Meet the Author Calling for a General Strike To Resist Trump
On Monday, January 30, The Guardian published a provocatively-titled opinion piece by author Francine Prose: “Forget protest. Trump’s actions warrant a general national strike.”
In the column, Prose pondered the successes won by airport-based protests of President Donald Trump’s January 27 executive order on immigrants and refugees, which prevents all Syrian citizens from entering the United States indefinitely, all refugees from doing so for 120 days, and immigrants from seven Muslim-majority countries from doing so for 90 days.
Those successes, she suggested, indicated that more dramatic action might win more dramatic gain.
“One reason that Saturday’s protests were so effective was that, while peaceful, they were disruptive,” she wrote.
Prose called for more emphatic nonviolent disruption in the form of a general strike, writing that “economic boycotts – another sort of trouble and inconvenience – have proved remarkably successful in persuading companies to cease supporting repressive governments.” Her call has since gone viral; within the week, organizers in three states were already planning a general strike for February 17, the Friday before President’s Day.
The Forward spoke with Prose over the phone on February 2. Read excerpts of that conversation, below.
Talya Zax: Your column began with mention of the resonance between Trump’s executive order on immigrants and refugees and the United States’ rejection of Jewish refugees fleeing the Holocaust. You’ve also written a nonfiction book about Anne Frank, whose name has been in the news as writers revisit the story that the United States, if it had granted one of Otto Frank’s many visa requests, might have saved Anne’s life. Can you elaborate on the similarities you see between that period and this one?
Francine Prose: Well, the idea of the wholesale turning away of refugees for basically religious reasons – let’s be honest about what this is about – is really reminiscent of what happened here during the second World War. If you go to the archive in Amsterdam there are these letters that Anne Frank’s father was sending, pulling every string he knew how to pull to get into this country and not being able to do it. He didn’t get as far as getting turned away at the airport. These people weren’t human beings.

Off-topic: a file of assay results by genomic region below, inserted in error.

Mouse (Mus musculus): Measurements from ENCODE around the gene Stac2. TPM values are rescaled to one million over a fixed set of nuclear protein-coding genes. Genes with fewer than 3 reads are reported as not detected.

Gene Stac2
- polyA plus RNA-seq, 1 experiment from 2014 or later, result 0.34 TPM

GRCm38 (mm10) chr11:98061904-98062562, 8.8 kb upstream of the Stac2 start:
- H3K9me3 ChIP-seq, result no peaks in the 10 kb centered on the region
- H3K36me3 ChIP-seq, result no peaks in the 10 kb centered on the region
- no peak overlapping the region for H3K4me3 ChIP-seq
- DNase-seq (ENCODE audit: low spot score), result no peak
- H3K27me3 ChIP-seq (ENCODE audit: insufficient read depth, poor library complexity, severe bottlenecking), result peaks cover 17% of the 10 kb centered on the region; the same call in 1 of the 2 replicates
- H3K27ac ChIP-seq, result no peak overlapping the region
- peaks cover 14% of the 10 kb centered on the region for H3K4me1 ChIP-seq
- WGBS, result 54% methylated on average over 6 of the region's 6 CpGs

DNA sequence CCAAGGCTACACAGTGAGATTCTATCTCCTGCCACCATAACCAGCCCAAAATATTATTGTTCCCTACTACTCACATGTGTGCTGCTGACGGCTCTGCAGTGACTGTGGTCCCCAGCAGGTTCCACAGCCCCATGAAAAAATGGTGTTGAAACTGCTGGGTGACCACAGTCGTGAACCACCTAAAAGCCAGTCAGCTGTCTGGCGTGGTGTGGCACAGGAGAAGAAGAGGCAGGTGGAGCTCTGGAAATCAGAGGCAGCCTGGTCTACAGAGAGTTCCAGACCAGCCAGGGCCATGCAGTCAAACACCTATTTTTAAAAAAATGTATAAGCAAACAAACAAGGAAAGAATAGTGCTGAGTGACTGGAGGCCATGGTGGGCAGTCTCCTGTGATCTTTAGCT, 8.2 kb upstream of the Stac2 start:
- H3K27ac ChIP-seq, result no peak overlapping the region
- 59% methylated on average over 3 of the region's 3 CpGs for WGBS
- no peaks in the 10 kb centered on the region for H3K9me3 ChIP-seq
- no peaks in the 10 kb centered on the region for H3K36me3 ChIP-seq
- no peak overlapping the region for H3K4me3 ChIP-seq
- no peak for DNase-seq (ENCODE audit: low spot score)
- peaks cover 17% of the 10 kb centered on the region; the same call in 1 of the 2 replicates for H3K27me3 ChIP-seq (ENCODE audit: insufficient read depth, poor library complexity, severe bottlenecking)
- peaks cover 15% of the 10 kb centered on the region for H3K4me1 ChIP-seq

Human rights means human rights, and I like to think that’s one of the things that will somehow make this not work. People do sense that these are human beings. I am going to continue believing in it.
How did you get inspired to suggest a general strike?
It’s gotten so strange and peculiar, so fast. I mean, for example, it seems as if six months ago it was kind of ok to say there’s a difference of opinion about how a government should be run. And now it seems so much more provocative, I guess.
Part of the moment when I wrote it was right after the demonstrations at JFK. Something happened. Obviously, something happened. And it wasn’t just allowed to happen. That’s encouraging, I think. So, you at least think there’s a possibility.
Are you helping organize the plans for the proposed general strike on February 17?
No. I’m just a writer. I had this idea. People think I am, or I get emails, but for complicated reasons, I’m not that person.
Challenges to misused power figure frequently in your work, from “Judah the Pious” to “After.” How do you see that creative work informing your actions at this tense political time?
Well, you know, “Lovers at the Chameleon Club” takes place in Paris in the 1930s and early 40s. It’s not as if I haven’t been reading a lot about what happened during those periods; fascism, and the sport of fascism and so forth, it’s there, it’s history. Also, it’s different, because when you’re writing fiction you’re trying to get inside the heads of characters.
One’s real, and one’s a novel. In a way, more of the novel was about people going for it, and not resisting it, then it was about the resistance. If it’s happening in reality, I think it’s important to resist it. When it’s fiction, I think it’s important and interesting to figure out the psychology of the people who do it.
Having dwelled in that psychology, what advice do you have for those who are trying to resist?
That’s a very hard question. There’s some balance that has to be achieved for people between being aware and vigilant and going insane. I just don’t think you can really think “Everything’s going to be ok if I don’t try and do something.” It doesn’t seem like it’s going to be ok to me. If there’s anything you can do to forestall what seems like likely bad consequences, you should do it.